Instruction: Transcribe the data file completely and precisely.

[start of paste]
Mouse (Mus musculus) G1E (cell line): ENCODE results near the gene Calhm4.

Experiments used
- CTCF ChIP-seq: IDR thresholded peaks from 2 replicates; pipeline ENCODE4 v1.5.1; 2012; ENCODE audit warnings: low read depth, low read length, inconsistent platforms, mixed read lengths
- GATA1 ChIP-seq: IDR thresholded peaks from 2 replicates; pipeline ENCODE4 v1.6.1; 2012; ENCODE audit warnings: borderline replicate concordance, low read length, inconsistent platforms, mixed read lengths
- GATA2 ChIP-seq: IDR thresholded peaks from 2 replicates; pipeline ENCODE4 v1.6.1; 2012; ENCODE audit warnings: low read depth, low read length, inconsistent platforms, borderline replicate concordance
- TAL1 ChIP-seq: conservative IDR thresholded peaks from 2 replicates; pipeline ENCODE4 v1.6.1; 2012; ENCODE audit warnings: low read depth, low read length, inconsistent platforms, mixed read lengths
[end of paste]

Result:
Mouse (Mus musculus) G1E (cell line): ENCODE results near the gene Calhm4.

Experiments used
- CTCF ChIP-seq: IDR thresholded peaks from 2 replicates; pipeline ENCODE4 v1.5.1; 2012; ENCODE audit warnings: low read depth, low read length, inconsistent platforms, mixed read lengths
- GATA1 ChIP-seq: IDR thresholded peaks from 2 replicates; pipeline ENCODE4 v1.6.1; 2012; ENCODE audit warnings: borderline replicate concordance, low read length, inconsistent platforms, mixed read lengths
- GATA2 ChIP-seq: IDR thresholded peaks from 2 replicates; pipeline ENCODE4 v1.6.1; 2012; ENCODE audit warnings: low read depth, low read length, inconsistent platforms, borderline replicate concordance
- TAL1 ChIP-seq: conservative IDR thresholded peaks from 2 replicates; pipeline ENCODE4 v1.6.1; 2012; ENCODE audit warnings: low read depth, low read length, inconsistent platforms, mixed read lengths